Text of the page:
What made the back-propagation unit different was that—unlike the Perceptron, with its nondifferentiable threshold function—you could calculate the derivative ∂ Err/∂wi for each weight wi of the unit, which told you by how much you should change the weight to decrease the output least-squared error (the very same error used in an Adaline).  What’s more, you could also calculate ∂Err/∂xi, which indicated how much a given input contributed to the output error. This value would be passed back to the unit supplying the input, which would use it to adjust its weights and pass error gradients back to the units supplying its inputs, and so on, allowing weights to be adjusted recursively throughout the network.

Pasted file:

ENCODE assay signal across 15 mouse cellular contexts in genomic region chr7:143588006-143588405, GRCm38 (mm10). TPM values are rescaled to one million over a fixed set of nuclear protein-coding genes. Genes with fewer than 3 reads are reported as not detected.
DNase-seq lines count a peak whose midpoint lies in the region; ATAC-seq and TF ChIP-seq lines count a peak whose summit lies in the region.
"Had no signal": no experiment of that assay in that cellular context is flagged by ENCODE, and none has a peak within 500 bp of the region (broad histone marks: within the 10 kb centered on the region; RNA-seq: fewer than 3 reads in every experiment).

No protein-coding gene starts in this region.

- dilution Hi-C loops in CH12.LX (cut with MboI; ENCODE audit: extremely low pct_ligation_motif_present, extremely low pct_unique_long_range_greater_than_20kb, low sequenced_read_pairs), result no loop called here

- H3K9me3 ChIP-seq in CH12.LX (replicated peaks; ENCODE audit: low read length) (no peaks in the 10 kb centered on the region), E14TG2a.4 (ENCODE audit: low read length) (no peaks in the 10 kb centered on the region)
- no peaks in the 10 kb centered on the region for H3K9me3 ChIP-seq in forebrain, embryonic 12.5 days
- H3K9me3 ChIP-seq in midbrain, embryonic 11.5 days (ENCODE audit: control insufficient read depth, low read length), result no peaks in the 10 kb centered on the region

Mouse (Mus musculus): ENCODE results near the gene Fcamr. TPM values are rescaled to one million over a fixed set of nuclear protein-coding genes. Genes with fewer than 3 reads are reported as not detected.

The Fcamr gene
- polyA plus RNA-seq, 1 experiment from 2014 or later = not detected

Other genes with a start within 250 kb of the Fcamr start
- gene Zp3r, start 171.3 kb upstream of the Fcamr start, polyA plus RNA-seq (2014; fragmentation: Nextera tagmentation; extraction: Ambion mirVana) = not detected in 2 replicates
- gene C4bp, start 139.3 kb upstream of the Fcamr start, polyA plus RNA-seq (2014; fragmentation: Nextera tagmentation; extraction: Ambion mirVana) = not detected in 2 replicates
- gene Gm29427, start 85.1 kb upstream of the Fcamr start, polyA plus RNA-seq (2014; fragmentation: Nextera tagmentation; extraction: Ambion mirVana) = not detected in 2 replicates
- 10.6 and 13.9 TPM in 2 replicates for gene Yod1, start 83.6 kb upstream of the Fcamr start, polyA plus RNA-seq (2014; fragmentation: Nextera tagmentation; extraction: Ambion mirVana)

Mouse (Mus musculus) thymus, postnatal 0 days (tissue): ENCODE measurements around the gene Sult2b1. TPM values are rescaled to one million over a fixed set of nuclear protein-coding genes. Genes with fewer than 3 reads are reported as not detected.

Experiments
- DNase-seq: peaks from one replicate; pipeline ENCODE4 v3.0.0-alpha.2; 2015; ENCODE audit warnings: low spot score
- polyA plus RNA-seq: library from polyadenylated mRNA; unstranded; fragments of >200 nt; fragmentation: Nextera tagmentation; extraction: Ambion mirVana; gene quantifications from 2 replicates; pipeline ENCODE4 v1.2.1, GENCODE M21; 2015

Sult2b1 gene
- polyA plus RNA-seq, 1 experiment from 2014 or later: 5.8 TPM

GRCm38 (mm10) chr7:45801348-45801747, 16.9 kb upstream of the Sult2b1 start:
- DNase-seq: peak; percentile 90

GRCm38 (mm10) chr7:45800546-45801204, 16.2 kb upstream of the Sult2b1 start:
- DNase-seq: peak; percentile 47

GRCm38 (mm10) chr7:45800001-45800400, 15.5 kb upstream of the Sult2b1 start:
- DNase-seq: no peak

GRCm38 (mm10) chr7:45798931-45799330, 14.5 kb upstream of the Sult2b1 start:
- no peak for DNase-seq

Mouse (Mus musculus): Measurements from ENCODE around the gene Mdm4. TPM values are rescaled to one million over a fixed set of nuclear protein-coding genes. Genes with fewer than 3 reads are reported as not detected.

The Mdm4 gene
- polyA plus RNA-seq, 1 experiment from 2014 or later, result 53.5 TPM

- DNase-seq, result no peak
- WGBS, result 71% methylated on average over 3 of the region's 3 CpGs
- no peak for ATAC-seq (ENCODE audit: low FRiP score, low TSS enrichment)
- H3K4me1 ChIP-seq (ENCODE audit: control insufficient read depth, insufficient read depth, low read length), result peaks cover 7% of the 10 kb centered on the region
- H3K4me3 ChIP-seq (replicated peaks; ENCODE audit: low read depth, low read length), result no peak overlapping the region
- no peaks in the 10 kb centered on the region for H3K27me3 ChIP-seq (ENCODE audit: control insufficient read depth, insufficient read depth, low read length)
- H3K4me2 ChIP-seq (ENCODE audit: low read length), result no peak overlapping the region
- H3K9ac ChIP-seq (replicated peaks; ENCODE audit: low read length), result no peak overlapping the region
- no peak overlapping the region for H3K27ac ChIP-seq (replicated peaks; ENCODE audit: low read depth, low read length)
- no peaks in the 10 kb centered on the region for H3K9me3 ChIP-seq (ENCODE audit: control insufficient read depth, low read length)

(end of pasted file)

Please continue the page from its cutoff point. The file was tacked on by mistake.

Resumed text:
In retrospect, this algorithm seems obvious, and perhaps it was.  Andy Barto once remarked that he and many of his colleagues had thought of this algorithm themselves but never bothered to investigate it because it was clear that it would never work.  Others, such as Paul Werbos [11], had in fact actually published the algorithm but had been ignored by the neural network community.  (In fairness, once Werbos’ contribution was pointed out, the neural network community started citing his work.  It probably didn’t hurt that he was also the guy handing out funding at the NSF.)

To understand the excitement around the backpropagation algorithm, we need to take a look at the